What protections will be provided by the Record of Decision?

  • Defer leasing on about 1.5 million acres (17 percent of the planning area) near Wainwright for the next 10 years.

  • Designate 102,000 acres as the Kasegaluk Lagoon Special Area

  • Provide no surface occupancy stipulations along coastal areas, in deep-water lakes, along key rivers (16 percent of the planning area), and in the Kasegaluk Lagoon Special Area

  • Designate special study areas for Pacific black brandt and caribou

  • Conduct area wide studies on habitat for Spectacled and Steller's eiders (both listed as threatened under the Endangered Species Act) and yellow-billed loons

  • Implement stipulations to minimize loss of raptor foraging habitat within the existing Colville River Special Area

What is different between the Record of Decision and the Final Environmental Impact Statement?

  • In response to a resolution passed by BLM's Resource Advisory Council, leasing will be deferred in the Colville River Special Area until the combined Southern National Petroleum Reserve-Alaska Integrated Activity Plan/ Environmental Impact Statement and Colville River Management plans are complete.

  • Minor changes to some of the stipulations were made to help clarify the intent more clearly or to add phrases that were accidentally deleted during the planning process.

  • A required operating procedure to address cultural/paleontological resources was added.

  • At the request of the North Slope Borough, a set-back stipulation of ½ mile was added for Naklavik Creek.

How does leasing in the petroleum reserve tie in with the President's National Energy Plan?
The production of oil and gas resources within the National Petroleum Reserve-Alaska could make a valuable contribution to the domestic production portion of the stream by offsetting declines in production from Prudhoe Bay, using the existing TAPS pipeline and tanker transportation and distribution system. The National Energy Plan specifically recommends that "the Secretary of the Interior consider additional environmentally responsible oil and gas development, based on sound science and the best available technology, through further lease sales in the National Petroleum Reserve-Alaska."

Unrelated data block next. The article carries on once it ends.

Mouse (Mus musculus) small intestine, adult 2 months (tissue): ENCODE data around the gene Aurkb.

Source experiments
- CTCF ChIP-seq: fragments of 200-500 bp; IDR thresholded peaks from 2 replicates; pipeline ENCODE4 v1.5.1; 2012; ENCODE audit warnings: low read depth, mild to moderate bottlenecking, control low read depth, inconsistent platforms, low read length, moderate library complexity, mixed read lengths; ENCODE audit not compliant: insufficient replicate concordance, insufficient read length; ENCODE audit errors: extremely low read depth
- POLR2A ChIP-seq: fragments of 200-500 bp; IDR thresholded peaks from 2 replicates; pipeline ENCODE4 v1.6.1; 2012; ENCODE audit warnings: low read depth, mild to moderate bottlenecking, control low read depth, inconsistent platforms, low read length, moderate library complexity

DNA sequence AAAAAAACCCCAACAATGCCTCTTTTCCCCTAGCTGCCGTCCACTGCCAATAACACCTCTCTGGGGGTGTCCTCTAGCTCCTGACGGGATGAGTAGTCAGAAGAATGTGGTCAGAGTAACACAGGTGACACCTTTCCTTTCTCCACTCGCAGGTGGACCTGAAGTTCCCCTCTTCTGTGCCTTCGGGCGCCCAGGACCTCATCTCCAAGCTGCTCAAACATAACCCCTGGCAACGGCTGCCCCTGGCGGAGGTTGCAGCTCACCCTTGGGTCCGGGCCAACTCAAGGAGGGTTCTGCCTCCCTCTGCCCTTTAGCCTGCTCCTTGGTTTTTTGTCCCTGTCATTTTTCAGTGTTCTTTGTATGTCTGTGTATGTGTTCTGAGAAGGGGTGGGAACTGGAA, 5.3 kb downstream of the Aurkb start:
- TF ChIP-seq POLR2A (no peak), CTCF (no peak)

What happens next?
BLM will develop a Record of Decision documenting any changes in the preferred alternative. Current plans call for it to be signed by the Secretary on January 21 so that BLM can hold a lease sale in early June.

Can people protest the Record of Decision?
No. Since the National Petroleum Reserve-Alaska is a designated petroleum reserve, it is exempt from the BLM's regulations covering resource management plans. There is no protest period and since the Record of Decision is being signed by the Secretary, it is final until such time as the plan is amended.

What about another lease sale?
BLM asked industry for expressions of interest at the start of the planning effort and will give industry a second opportunity to add or amend any previous information submitted to the agency following the signing of the Record of Decision. BLM will evaluate responses and develop bid packets in time to hold a lease sale June 2, 2004.

How much oil is there?
The US Geological Survey issued a new report in 2002 that significantly revised hydrocarbon estimates upwards. The agency now estimates that the National Petroleum Reserve-Alaska has between 5.9 to 13.2 billion barrels of technically-recoverable oil on the federal lands in the National Petroleum Reserve-Alaska with a mean estimate of 9.3 billion barrels. Assuming price levels of $22 to $30 per barrel, there are an estimated 1.3 to 5.6 billion barrels of economically recoverable oil, an amount equal to what we import from Saudi Arabia in 3 to 6 years.

What about natural gas?
Although there are significant reserves of natural gas in the petroleum reserve, currently there is no way to get this gas to market. However, there is potential to make this resource available to local communities as a lower cost energy alternative. For example, the village of Nuiqsut worked out an agreement with ConocoPhillips to obtain natural gas from the nearby Alpine production facility. Depending on the location of future development, villages such as Barrow, Atqasuk and Wainwright may also benefit from small-scale developments.